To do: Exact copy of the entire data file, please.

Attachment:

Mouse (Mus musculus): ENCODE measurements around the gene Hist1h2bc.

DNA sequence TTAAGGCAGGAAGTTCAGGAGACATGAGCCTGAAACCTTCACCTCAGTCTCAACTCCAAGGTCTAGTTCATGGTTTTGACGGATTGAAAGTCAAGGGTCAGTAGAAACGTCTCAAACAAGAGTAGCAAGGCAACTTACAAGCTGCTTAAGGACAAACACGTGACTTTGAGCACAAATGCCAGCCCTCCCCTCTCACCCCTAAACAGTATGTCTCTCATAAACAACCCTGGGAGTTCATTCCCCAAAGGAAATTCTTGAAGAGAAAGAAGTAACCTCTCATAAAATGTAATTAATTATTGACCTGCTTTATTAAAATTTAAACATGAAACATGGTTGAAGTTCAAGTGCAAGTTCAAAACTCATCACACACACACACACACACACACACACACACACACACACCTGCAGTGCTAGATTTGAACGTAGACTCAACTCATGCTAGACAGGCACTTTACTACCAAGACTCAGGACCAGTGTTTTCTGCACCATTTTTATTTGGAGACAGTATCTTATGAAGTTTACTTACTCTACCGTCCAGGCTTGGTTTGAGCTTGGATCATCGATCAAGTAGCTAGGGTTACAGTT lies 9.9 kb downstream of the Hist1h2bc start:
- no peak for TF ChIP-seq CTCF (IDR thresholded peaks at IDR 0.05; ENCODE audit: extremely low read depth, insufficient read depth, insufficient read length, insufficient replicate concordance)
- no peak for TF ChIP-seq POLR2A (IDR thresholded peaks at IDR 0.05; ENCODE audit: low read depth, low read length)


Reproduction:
Mouse (Mus musculus): ENCODE measurements around the gene Hist1h2bc.

DNA sequence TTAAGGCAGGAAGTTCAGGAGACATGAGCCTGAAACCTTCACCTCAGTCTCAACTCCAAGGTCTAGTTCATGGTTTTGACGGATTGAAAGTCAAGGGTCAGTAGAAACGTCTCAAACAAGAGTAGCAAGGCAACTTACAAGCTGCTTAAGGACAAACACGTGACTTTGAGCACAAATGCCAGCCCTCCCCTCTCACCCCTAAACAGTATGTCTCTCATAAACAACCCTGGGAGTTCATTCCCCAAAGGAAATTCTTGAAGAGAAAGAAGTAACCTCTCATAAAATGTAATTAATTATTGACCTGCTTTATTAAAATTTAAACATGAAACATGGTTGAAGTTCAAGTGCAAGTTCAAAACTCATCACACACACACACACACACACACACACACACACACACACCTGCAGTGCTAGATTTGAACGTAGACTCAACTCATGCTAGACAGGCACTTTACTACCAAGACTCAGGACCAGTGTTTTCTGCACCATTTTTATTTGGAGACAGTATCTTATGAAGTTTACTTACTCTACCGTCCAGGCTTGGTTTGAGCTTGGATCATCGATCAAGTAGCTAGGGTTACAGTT lies 9.9 kb downstream of the Hist1h2bc start:
- no peak for TF ChIP-seq CTCF (IDR thresholded peaks at IDR 0.05; ENCODE audit: extremely low read depth, insufficient read depth, insufficient read length, insufficient replicate concordance)
- no peak for TF ChIP-seq POLR2A (IDR thresholded peaks at IDR 0.05; ENCODE audit: low read depth, low read length)